More wild weather on the way

Professor Lesley Hughes
Fran Molloy
29 November 2018
Faculty of Science and Engineering


The wild conditions across Sydney on Wednesday – followed by a hot weekend – are becoming far more common as the climate continues to change.

Sydney’s skies dumped a month’s worth of rain across the city in just a couple of hours on Wednesday, leading to blocked drains, flooded streets, delayed trains, and frustrated commuters.

A city struggles: Sydney drivers battle the wild weather on Wednesday morning. Photo: NSW Police 

The past week in Australia has seen the worst November storm to hit Sydney in decades, the first ever "catastrophic" bushfires in Queensland, and snow in Victoria.

Get used to it, says climate change scientist Professor Lesley Hughes, who is Pro Vice-Chancellor at Macquarie University; intense rainfall events, along with other extremes such as heatwaves, are becoming more common as the impact of climate change takes hold.

“The Earth system has more energy, in the form of heat, than it did 50 years ago. Thus all our weather now is being affected by climate change,” Hughes says.

“It’s not a matter of saying that this event or that is due to climate change. Instead, we know that climate change is increasing the probability of more extreme weather. For example, a warmer atmosphere can hold more water, which results in an increased probability of extreme rainfall events, just like we experienced on Wednesday.”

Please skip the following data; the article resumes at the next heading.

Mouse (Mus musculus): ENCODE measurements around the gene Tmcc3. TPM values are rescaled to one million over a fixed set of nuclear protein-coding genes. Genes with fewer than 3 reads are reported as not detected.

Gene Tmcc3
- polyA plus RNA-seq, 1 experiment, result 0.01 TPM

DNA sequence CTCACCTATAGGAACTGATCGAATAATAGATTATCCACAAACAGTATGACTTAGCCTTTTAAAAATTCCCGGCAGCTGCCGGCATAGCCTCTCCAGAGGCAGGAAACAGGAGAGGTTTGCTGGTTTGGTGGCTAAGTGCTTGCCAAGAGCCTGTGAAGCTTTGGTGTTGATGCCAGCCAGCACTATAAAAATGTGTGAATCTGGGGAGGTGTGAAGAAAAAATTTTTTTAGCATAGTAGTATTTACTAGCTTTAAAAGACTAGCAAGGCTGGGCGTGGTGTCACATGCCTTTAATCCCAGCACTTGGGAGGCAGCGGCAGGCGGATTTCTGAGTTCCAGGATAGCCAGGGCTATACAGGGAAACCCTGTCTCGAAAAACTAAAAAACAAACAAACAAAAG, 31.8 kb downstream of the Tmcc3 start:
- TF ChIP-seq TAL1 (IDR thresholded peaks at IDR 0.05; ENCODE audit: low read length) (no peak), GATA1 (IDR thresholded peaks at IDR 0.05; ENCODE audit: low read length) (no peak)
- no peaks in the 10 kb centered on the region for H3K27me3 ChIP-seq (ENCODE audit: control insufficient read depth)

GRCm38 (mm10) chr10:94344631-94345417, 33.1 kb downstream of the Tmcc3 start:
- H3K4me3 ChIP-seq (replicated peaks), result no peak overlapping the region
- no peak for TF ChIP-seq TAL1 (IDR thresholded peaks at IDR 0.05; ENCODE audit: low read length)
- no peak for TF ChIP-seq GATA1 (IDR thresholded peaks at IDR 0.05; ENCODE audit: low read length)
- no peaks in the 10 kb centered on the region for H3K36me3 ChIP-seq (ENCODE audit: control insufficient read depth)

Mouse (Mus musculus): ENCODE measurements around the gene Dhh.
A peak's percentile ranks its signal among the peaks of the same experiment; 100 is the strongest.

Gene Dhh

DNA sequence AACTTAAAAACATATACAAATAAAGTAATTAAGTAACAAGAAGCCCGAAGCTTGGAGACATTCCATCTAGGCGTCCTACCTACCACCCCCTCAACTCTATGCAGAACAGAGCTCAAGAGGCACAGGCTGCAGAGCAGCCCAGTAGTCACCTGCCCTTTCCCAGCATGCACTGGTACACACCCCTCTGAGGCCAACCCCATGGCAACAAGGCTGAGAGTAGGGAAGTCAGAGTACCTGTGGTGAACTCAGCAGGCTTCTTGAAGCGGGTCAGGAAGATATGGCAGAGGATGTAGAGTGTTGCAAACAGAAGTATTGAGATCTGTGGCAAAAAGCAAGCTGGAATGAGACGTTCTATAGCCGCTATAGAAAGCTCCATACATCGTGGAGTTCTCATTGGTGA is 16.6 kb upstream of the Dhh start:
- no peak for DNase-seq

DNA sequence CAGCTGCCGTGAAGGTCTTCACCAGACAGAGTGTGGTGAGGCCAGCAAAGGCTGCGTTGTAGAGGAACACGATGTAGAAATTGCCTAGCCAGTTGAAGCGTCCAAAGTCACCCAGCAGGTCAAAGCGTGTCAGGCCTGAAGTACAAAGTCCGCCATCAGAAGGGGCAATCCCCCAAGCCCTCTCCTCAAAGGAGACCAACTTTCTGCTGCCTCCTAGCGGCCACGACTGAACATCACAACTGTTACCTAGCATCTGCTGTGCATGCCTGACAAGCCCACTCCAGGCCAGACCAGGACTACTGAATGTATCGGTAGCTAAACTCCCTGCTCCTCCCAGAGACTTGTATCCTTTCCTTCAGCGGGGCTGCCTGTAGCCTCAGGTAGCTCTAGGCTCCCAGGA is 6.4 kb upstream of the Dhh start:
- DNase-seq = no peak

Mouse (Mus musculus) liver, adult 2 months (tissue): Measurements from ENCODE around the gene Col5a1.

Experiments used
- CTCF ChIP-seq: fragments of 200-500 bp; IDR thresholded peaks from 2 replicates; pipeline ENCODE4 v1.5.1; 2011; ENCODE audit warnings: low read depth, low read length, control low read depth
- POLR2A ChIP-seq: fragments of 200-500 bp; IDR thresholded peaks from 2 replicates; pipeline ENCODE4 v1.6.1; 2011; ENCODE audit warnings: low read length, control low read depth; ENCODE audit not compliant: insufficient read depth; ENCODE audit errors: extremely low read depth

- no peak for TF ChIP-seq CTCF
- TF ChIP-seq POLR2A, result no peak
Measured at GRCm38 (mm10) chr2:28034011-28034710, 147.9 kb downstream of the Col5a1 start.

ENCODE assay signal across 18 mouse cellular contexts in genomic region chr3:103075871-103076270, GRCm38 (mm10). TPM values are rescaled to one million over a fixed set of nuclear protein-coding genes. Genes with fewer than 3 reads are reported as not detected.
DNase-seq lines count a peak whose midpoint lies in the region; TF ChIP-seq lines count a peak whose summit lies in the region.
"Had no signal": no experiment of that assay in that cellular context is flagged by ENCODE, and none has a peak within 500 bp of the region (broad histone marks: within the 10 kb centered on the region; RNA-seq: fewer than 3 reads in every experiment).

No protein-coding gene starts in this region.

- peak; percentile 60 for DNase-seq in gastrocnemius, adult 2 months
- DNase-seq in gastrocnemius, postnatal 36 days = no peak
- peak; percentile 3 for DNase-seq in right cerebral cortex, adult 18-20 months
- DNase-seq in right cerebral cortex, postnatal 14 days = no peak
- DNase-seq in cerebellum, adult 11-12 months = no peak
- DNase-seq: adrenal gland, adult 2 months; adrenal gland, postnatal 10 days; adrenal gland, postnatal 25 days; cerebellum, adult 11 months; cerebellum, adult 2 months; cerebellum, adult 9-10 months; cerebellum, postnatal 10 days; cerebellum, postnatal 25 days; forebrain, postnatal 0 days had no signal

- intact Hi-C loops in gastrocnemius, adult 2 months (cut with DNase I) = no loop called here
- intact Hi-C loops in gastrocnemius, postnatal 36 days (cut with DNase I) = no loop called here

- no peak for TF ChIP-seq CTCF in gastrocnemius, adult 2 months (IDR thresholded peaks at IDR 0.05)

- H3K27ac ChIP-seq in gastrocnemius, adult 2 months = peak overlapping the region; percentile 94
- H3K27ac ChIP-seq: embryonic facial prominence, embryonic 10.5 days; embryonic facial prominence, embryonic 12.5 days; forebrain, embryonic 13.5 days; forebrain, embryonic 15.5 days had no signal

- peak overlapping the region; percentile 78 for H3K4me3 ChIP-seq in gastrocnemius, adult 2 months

While there has been a decline in rainfall across most of southern Australia over the past three decades, there has also been a statistically significant trend in Australia and other parts of the world towards more intense rainfall events, she says.

“Even in places that are getting drier – paradoxically, when they do get rain, it tends to be more intense.”

Destruction: A fallen power pole tangled in trees during Wednesday's storm. Photo: Ausgrid

“A lot of the city’s roads and rail and drainage and sewage systems were built for climatic conditions of several decades ago, where you might expect a one in 100 year intense flooding event,” she says.

“That means they're not necessarily very well suited to the climatic conditions that we're getting now and we'll continue to see in the future.”

The changing climate means that we need to adapt our cities, which is very expensive, she says.

“Ironically, many politicians argue that we can’t afford to reduce emissions; but as we are already seeing, the cost of adaptation is far, far greater than tackling climate change at the source."


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